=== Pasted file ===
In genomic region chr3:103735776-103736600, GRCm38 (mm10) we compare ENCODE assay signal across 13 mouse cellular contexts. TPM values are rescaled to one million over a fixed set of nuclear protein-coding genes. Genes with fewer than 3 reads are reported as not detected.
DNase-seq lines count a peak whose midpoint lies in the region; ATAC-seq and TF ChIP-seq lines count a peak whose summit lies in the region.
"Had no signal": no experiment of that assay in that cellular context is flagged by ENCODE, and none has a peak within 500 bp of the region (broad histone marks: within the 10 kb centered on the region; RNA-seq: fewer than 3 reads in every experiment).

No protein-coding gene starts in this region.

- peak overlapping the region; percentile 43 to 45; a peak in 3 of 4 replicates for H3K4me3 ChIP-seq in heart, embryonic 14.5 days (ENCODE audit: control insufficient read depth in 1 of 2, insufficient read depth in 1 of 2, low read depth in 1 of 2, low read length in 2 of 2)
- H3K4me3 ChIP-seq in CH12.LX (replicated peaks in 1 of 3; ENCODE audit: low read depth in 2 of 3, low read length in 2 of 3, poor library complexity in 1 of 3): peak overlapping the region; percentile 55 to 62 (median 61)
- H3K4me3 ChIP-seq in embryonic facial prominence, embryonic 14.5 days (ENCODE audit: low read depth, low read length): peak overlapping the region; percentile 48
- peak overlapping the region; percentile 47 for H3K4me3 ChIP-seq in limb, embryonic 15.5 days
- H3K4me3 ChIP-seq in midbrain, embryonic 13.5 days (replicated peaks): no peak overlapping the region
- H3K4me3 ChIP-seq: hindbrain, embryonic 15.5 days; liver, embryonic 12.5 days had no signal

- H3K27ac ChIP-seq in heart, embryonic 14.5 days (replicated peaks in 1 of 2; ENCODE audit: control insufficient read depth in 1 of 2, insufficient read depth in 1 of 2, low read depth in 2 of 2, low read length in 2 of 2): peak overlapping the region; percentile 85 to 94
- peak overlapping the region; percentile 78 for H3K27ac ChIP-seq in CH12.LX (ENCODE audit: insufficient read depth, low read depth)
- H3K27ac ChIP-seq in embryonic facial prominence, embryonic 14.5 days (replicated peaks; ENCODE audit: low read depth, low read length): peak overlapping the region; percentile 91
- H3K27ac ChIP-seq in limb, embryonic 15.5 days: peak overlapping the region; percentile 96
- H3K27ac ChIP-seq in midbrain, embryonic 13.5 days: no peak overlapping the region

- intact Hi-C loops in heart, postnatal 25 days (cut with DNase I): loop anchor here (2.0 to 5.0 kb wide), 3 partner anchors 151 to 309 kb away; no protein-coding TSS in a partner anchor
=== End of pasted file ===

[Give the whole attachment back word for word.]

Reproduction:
In genomic region chr3:103735776-103736600, GRCm38 (mm10) we compare ENCODE assay signal across 13 mouse cellular contexts. TPM values are rescaled to one million over a fixed set of nuclear protein-coding genes. Genes with fewer than 3 reads are reported as not detected.
DNase-seq lines count a peak whose midpoint lies in the region; ATAC-seq and TF ChIP-seq lines count a peak whose summit lies in the region.
"Had no signal": no experiment of that assay in that cellular context is flagged by ENCODE, and none has a peak within 500 bp of the region (broad histone marks: within the 10 kb centered on the region; RNA-seq: fewer than 3 reads in every experiment).

No protein-coding gene starts in this region.

- peak overlapping the region; percentile 43 to 45; a peak in 3 of 4 replicates for H3K4me3 ChIP-seq in heart, embryonic 14.5 days (ENCODE audit: control insufficient read depth in 1 of 2, insufficient read depth in 1 of 2, low read depth in 1 of 2, low read length in 2 of 2)
- H3K4me3 ChIP-seq in CH12.LX (replicated peaks in 1 of 3; ENCODE audit: low read depth in 2 of 3, low read length in 2 of 3, poor library complexity in 1 of 3): peak overlapping the region; percentile 55 to 62 (median 61)
- H3K4me3 ChIP-seq in embryonic facial prominence, embryonic 14.5 days (ENCODE audit: low read depth, low read length): peak overlapping the region; percentile 48
- peak overlapping the region; percentile 47 for H3K4me3 ChIP-seq in limb, embryonic 15.5 days
- H3K4me3 ChIP-seq in midbrain, embryonic 13.5 days (replicated peaks): no peak overlapping the region
- H3K4me3 ChIP-seq: hindbrain, embryonic 15.5 days; liver, embryonic 12.5 days had no signal

- H3K27ac ChIP-seq in heart, embryonic 14.5 days (replicated peaks in 1 of 2; ENCODE audit: control insufficient read depth in 1 of 2, insufficient read depth in 1 of 2, low read depth in 2 of 2, low read length in 2 of 2): peak overlapping the region; percentile 85 to 94
- peak overlapping the region; percentile 78 for H3K27ac ChIP-seq in CH12.LX (ENCODE audit: insufficient read depth, low read depth)
- H3K27ac ChIP-seq in embryonic facial prominence, embryonic 14.5 days (replicated peaks; ENCODE audit: low read depth, low read length): peak overlapping the region; percentile 91
- H3K27ac ChIP-seq in limb, embryonic 15.5 days: peak overlapping the region; percentile 96
- H3K27ac ChIP-seq in midbrain, embryonic 13.5 days: no peak overlapping the region

- intact Hi-C loops in heart, postnatal 25 days (cut with DNase I): loop anchor here (2.0 to 5.0 kb wide), 3 partner anchors 151 to 309 kb away; no protein-coding TSS in a partner anchor